Paradise & Hell can be one City

In 1941 Bertolt Brecht was living in Santa Monica, California.
He aspired to sell stories to Hollywood …
it did not go well.

Das Dorf Hollywood ist entworfen nach den Vorstellungen
Die man hierorts vom Himmel hat. Hierorts
Hat man ausgerechnet, daß Gott
Himmel und Hölle benötigend, nicht zwei
Etablissements zu entwerfen brauchte, sondern
Nur ein einziges, nämlich den Himmel. Dieser
Dient für die Unbemittelten, Erfolglosen
Als Hölle.

Am Meer stehen die Öltürme. In den Schluchten
Bleichen die Gebeine der Goldwäscher. Ihre Söhne
Haben die Traumfabriken von Hollywood gebaut.
Die vier Städte
Sind erfüllt von dem Ölgeruch
Der Filme.

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den geliebtesten Hilflos versinken, that day he had managed to eat two apples and lay his hands on a little money, enough for a bed for the night

Der Sumpf

Manchen der Freunde sah ich, und den geliebtesten
Hilflos versinken im Sumpfe, an dem ich
Taglich vorbeigeh.

Und es geschah nicht an einem
Einzigen Vormittag. Viele
Wochen nahm es oft; dies machte es schrecklicher.
Und das Gedenken an die gemeinsamen
Langen Gespräche über den Sumpf, der
So viele schon birgt.

Hilflos nun sah ich ihn zurückgelehnt
Bedeckt mit den Blutegeln
In dem schimmernden
Sanft bewegten Schlamm. Auf dem versinkenden
Antlitz das gräßliche
Wonnige Lächeln.

The Monster

Just how many constructions can be put on a man’s behaviour was shown recently by an incident at the Russian Mezhrabpom film studios. It may have been insignificant and it had no consequence, but there was something horrible about it. While The White Eagle – a film about the pre-war pogroms in south Russia, which pilloried the attitude of the police at the time – was being shot in the studio, an old man turned up and asked for a job. He forced his way into the porter’s box at the street entrance and told the porter he would like to take the liberty of drawing the company’s attention to his extraordinary resemblance to the notorious governor Muratov. (Muratov had instigated the bloodbath at the time. His was the leading role in the aforesaid film.)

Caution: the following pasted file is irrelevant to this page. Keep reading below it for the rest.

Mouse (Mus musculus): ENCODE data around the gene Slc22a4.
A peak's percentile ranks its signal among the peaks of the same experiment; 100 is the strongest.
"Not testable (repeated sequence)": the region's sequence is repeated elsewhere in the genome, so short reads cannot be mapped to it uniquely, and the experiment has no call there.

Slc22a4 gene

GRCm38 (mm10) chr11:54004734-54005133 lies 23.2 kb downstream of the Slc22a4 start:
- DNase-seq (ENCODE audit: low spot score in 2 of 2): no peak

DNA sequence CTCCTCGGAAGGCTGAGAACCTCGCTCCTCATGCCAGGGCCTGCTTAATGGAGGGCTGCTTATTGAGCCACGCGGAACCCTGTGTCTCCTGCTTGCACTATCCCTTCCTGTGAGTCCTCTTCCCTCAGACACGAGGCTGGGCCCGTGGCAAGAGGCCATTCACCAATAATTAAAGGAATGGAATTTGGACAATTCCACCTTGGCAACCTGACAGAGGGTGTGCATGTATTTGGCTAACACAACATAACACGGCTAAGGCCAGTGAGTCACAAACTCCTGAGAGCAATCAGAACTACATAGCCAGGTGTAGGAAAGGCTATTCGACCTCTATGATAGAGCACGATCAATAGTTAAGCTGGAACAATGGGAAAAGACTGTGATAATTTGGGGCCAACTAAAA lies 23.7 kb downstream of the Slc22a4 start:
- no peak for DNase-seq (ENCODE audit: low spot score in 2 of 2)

The porter laughed in his face, but since he was an old man he did not eject him straight away, and that is how the long, thin fellow came to be standing, hat in hand, with a faraway look amid the hubbub of extras and studio technicians, seemingly still nursing a faint hope of earning bread and shelter for a couple of days on the strength of his resemblance to the notorious killer.

For almost an hour he stood there, constantly stepping aside to let people go by until he ended up hemmed in behind a desk, and there he was at last suddenly noticed. There was a break in the shooting and the actors headed for the canteen or stood around chatting. Kochalov, the famous Moscow actor playing Muratov, went into the porter’s box to make a phone call. As he stood by the phone he was nudged by the grinning gatekeeper and when he turned he saw the man behind the desk, whereupon peals of laughter rang out all around him. Kochalov’s make-up was based on historical photographs, and the extraordinary resemblance that the old man behind the desk had been telling them about was obvious to everybody.

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